Obama commutes Chelsea Manning, spring release

U.S Army photo of  Private Chelsea Manning. Manning released the Iraq War logs and Afghan War logs to Wikileaks in 2010.

Brenden Williams

In his final days as president, Barack Obama moved to commute Chelsea Manning, U.S. Army private and the source of the Iraq War Logs and Afghan War Diaries.

She was originally sentenced to 35 years in prison, but the commute shortens her release to May 17, instead of the initial 2045 release date.

In 2013, the courts-martial convicted Manning of 20 out of 22 charges after leaking more than 700,000 classified or sensitive documents to Wikileaks. Manning avoided the most serious charge of aiding the enemy, which could have resulted in a death sentence. Fort Leavenworth currently houses Manning.

Manning’s actions were similar to those of Edward Snowden. Some saw her as a vigilante, a modern equivalent to the Unknown Protester of the Tienanmen Square protests who stood up to the government. Others saw her as a traitor, leaking government secrets that could jeopardize national security.

President Obama pardoned or commuted others in his final days in office, including James Cartwright, former vice chairman for the U.S. Joint Chiefs of Staff, who lied about leaking top secret information regarding the U.S. involvement in the Iranian Nuclear Program, which the United States was trying to cripple.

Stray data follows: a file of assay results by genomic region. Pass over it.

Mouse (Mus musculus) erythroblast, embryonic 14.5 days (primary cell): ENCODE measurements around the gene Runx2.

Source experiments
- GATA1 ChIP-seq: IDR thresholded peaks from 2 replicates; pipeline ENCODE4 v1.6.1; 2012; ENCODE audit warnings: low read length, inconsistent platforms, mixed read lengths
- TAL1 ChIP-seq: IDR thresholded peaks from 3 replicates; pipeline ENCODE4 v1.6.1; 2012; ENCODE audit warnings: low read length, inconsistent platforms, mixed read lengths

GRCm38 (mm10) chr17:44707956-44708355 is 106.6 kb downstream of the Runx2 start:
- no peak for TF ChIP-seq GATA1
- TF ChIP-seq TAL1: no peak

Manning was born and served as Bradley Manning until 2013, when she officially asked to be called and identified as female in a press release. In 2014 the Kansas District Court officially accepted her petition to legally change her name to Chelsea Manning.

Bob Beatty, professor of political science, understood Obama’s reasons for pardoning Manning because of her difficult time in prison, which included two suicide attempts in 2016.

“I think Manning was looked at as not the mastermind, clearly a more minor player than [Julian] Assange or Snowden,” Beatty said. “I do believe what Obama said. She has paid the penalty for what she did. I think that means at this point, Assange and Snowden have no appetite for clemency but Manning was a special case given she wasn’t the mastermind and the difficulty she’s had in the prison system. There’s a humanitarian aspect as well.”

Beatty also wasn’t surprised that Snowden wasn’t pardoned or commuted by Barack Obama.

“I wasn’t surprised because Snowden is a different animal in the sense that he was in the intelligence community in a very important spot. Some people argue for transparency but you still have to have secrets to undertake foreign policy maneuvers.”

Jared Walton, sophomore business management major, believes her struggles in prison shouldn’t have been relevant in Obama’s decision.

“I look at her and I take away the fact that she’s transgender,” Walton said. “People often make things like race and orientation or level of education relevant in terms of the law and I don’t think that’s necessary. She’s a citizen, that’s what matters. As far as I’m concerned, a citizen released documents that were sensitive or classified. I think Obama is taking in personal factors.”

Walton expresses some sympathy toward Manning.

“I truly hope she resolves her personal issues,” Walton said. “I hope the best for her, but in a court of law [personal issues] aren’t relevant. Thirty-five years is a long harsh sentence, but she was fairly taken through the court system and they deemed 35 years acceptable.”